Return to the Centre of the Earth is a studio album by the English keyboardist Rick Wakeman, released on 15 March 1999 on EMI Classics. The album is a sequel to his 1974 concept album Journey to the Centre of the Earth, itself based on the same-titled science fiction novel by Jules Verne. Wakeman wrote a new story of three unnamed travellers who attempt to follow the original journey two hundred years later, including the music which features guest performances from Ozzy Osbourne, Bonnie Tyler, Tony Mitchell, Trevor Rabin, Justin Hayward, and Katrina Leskanich. The story is narrated by Patrick Stewart. Upon release, the album reached number 34 on the UK Albums Chart.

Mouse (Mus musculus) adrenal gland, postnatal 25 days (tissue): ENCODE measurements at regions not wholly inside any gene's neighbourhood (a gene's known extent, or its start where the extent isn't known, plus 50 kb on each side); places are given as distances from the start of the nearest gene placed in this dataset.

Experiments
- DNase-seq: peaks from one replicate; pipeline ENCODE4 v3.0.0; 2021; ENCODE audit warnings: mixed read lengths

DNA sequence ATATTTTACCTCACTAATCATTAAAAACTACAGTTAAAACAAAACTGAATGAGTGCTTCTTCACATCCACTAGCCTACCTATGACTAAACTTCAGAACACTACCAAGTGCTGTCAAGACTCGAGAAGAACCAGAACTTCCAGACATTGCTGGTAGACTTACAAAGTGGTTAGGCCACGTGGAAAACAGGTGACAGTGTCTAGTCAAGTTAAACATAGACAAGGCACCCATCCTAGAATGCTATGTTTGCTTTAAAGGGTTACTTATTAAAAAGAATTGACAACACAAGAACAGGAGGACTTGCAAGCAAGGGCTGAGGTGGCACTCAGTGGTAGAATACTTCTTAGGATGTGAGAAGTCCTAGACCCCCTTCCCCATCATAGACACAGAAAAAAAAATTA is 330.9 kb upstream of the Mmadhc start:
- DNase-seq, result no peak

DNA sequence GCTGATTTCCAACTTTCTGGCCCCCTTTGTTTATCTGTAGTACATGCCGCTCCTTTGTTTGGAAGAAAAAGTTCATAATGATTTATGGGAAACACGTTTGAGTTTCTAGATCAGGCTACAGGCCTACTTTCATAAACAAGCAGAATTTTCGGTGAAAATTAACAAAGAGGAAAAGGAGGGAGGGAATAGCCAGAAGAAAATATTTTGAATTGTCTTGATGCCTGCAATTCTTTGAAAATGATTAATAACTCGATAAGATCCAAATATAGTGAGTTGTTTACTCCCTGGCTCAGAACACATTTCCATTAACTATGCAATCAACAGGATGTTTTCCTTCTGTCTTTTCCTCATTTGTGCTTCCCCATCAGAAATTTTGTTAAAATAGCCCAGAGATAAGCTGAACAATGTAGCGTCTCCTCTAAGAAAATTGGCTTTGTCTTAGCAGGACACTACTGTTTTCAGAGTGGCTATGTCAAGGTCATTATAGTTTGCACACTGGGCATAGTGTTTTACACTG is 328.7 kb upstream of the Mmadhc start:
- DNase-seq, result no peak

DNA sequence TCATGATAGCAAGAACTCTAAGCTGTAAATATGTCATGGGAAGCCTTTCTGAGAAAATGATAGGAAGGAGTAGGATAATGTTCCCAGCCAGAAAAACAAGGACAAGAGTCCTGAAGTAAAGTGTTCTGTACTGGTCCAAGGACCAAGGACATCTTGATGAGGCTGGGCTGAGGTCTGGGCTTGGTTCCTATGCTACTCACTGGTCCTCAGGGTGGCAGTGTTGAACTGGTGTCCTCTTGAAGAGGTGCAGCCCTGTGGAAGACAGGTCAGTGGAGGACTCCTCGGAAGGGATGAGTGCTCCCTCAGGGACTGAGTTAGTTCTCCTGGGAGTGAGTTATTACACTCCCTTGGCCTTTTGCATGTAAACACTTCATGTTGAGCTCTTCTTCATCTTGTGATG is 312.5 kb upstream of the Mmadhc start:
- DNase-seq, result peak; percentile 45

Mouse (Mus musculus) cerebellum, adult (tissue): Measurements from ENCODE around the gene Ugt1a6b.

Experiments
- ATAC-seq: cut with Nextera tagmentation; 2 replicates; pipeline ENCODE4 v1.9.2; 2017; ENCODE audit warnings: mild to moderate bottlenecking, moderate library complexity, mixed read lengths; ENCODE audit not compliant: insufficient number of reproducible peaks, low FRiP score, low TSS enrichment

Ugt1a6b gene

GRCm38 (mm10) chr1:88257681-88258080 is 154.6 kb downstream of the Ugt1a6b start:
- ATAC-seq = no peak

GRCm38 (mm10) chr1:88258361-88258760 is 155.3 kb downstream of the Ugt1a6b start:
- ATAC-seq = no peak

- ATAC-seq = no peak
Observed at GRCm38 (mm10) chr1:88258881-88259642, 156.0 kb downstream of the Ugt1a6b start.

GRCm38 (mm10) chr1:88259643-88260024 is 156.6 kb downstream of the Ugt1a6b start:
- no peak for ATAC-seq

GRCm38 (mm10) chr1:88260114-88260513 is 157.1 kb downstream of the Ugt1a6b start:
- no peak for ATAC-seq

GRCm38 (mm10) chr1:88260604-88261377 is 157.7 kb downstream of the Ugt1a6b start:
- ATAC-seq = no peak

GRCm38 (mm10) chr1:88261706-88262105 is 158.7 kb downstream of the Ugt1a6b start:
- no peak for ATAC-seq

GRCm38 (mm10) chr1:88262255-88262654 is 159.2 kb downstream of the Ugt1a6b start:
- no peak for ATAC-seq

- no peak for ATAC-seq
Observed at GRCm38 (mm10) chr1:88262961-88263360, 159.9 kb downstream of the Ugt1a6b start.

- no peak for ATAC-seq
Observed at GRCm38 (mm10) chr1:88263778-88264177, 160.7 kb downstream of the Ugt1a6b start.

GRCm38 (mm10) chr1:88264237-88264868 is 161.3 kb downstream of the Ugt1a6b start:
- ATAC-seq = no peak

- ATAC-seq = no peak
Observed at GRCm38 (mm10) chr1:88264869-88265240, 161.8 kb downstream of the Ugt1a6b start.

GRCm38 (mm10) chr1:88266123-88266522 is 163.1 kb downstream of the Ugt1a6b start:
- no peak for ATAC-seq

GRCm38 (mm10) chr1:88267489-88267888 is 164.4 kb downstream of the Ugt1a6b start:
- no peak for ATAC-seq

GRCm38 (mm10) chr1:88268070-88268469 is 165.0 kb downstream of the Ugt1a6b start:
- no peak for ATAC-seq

Features 24 bit remastering and comes with a mini-description. Although drummer Shelly Manne was closely associated with the Contemporary label for many years, he also recorded for other companies after Contemporary slowed down operations. This particular Koch CD reissues a set that was cut for Atlantic. The 1966 version of Shelly Manne's Men (altoist Frank Strozier, trumpeter Conte Candoli, pianist Russ Freeman, and bassist Monty Budwig) played in a similar style to his 1950s groups. Only Strozier hints (and only slightly in spots) at the avant-garde explorations then going on elsewhere. The quintet performs three group originals, an obscurity, "The Breeze and I," and "Margie" (which was arranged by Jimmy Rowles). Fine hard bop music.